During my last week or so in Belgrade I worked with the Asylum and Migration program. For this, I wrote an overview of the EU’s Action plan on Integration and Inclusion. I broke down the plan into the focus areas for inclusion efforts, the timeline included in the plan, and the overarching goals of the document. While Serbia is not a member of the EU, the Belgrade Centre frequently uses EU policy as a base for recommendations to the Serbian government. This work was more within my educational comfort zone, as many of my American courses highlighted refugee integration efforts. However, it was interesting to see the differences between EU policy and Serbian policies. Frequently being a bypass country for refugees, Serbian policies regarding integration tend to be less comprehensive than those of the large EU actors.

I finished up my work at the Belgrade Centre with the Criminal Justice program again. For the last few days, I wrote a brief write-up of an interim measure request. The Belgrade Centre writes many interim requests to stop deportation, and this was just additional practice work for me. This was a brief project to give me experience in what I would do if I chose to pursue international criminal law in the United States.

I wasn’t sure what to expect when traveling to Serbia. In fact, I had more than one moment where I asked myself how I ended up across the world working alone in Belgrade. It took quite a while for me to properly settle in and feel comfortable with the city, despite my previous experience living and traveling abroad. I was a bit frustrated with some of the language limitations and the actual internship work being a bit different than expected. However, I was able to meet with Nataša Gruden-Alajbegovic from the DHRC in my second week which really helped me settle in and relax a bit more. Being the first in-person intern from Michigan to work in Belgrade, it was a learning experience for everyone involved, and it took me a moment to adjust to that atmosphere. It was also my first true experience being completely alone in a city, living in a country where English isn’t the primary language, and where the culture wasn’t completely Western European.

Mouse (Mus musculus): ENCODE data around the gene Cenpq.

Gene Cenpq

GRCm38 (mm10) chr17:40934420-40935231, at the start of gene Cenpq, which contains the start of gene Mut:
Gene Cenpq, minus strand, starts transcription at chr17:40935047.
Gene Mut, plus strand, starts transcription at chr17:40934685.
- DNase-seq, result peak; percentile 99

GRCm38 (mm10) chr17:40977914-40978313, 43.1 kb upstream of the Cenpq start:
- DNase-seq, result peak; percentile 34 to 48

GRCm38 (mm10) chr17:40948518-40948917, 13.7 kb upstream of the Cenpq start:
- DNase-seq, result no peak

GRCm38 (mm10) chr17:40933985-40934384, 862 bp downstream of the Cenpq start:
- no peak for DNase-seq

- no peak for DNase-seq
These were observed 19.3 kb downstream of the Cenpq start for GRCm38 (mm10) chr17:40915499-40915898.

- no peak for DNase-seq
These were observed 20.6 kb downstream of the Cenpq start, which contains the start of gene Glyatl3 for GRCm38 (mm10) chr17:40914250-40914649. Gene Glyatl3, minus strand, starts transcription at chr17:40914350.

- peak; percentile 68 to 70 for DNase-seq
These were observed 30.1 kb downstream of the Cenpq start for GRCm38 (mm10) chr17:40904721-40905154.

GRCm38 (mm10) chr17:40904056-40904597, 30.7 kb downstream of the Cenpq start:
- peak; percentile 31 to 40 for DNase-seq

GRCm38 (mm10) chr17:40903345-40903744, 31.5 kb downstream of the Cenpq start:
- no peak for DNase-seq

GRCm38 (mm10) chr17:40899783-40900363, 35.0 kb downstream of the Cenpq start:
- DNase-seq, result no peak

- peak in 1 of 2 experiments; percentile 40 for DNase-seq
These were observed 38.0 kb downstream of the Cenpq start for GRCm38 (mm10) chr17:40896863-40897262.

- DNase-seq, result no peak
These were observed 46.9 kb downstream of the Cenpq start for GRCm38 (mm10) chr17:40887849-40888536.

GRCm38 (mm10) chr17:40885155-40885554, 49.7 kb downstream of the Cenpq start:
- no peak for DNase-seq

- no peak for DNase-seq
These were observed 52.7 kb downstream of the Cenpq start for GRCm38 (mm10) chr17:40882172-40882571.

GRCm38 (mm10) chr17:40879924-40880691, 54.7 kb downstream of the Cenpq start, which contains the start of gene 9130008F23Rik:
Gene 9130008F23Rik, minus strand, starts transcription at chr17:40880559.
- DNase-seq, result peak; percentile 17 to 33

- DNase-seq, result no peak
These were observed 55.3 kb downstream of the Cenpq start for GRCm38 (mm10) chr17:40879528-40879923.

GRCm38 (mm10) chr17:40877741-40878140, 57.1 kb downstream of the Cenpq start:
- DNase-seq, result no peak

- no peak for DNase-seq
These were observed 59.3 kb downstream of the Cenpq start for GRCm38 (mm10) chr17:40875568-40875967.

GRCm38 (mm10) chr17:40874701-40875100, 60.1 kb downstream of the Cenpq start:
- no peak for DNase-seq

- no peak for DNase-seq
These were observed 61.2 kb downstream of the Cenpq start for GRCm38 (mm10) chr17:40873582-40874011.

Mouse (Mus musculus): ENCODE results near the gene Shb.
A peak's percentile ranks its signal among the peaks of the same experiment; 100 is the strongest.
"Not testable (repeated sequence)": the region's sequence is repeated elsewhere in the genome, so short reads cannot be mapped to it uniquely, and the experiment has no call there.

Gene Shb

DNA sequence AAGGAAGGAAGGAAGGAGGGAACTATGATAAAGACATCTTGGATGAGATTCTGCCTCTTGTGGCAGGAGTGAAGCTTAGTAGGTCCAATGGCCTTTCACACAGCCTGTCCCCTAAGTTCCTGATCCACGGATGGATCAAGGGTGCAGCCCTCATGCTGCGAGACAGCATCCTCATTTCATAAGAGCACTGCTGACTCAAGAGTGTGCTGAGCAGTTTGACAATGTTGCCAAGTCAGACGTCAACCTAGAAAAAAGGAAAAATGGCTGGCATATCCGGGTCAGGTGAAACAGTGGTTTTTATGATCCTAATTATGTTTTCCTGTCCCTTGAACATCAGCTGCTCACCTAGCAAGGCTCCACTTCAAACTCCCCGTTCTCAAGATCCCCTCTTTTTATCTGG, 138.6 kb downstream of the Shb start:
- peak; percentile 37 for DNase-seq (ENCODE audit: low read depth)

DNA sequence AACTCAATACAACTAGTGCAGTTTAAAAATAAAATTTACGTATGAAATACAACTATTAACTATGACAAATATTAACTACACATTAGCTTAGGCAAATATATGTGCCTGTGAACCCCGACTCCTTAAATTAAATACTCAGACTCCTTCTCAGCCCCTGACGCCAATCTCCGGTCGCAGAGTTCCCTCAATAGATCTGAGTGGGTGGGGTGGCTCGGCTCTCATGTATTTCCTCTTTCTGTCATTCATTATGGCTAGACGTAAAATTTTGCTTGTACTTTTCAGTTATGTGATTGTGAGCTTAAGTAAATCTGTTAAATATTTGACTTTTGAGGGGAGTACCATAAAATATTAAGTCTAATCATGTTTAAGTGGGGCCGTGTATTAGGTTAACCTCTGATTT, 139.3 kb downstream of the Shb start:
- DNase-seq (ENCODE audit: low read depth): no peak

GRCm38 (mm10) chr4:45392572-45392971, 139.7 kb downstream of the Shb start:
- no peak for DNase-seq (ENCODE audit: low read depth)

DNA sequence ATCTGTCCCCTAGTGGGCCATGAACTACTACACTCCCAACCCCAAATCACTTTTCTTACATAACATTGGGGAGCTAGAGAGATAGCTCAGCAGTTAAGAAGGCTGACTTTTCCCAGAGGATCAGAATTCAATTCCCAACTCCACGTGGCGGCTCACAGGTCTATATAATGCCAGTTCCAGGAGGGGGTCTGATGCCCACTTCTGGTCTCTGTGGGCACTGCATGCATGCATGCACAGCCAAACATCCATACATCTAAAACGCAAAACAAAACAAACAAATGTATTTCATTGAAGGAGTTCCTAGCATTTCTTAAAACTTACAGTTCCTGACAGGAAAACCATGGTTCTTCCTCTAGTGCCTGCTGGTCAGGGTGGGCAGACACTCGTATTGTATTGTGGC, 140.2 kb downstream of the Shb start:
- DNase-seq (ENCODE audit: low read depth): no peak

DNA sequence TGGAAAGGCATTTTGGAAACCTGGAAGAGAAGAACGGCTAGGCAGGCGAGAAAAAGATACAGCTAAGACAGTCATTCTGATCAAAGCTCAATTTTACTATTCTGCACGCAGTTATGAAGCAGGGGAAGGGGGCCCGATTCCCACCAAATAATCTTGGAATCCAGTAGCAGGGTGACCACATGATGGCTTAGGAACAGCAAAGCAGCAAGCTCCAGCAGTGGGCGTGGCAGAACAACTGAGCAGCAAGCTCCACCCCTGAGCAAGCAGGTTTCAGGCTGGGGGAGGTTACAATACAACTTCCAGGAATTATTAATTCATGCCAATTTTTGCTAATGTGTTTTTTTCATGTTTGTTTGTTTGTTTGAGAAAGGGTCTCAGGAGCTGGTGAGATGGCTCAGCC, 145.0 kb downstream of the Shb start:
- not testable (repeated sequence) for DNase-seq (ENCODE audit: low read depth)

Overall, this summer was unlike any that I had ever experienced. I was able to reevaluate my perception of how the rest of the world views the United States, better understand the implications of American domestic politics, and realize that a separation between international and domestic politics is a luxury reserved for only a few states. All the work that I did for the Belgrade Centre involved acknowledging European or international politics and every recommendation reflected that consideration.

One of the biggest realizations I had while in Serbia was the scope of Human Rights.  Americans tend to use terms like Civil Rights, Social Rights, or Healthcare Rights, instead of Human Rights. However, “Human Rights” shouldn’t be reserved for abuses committed across the ocean, but instead should be applied to everyday politics.

I would like to thank the University of Michigan, the Donia Human Rights Center, the Belgrade Centre for Human Rights, and everyone involved in this program for making this experience possible. It has shaped my perception of Human Rights, given me a more global perspective on issues, and was pivotal to my understanding of international politics.”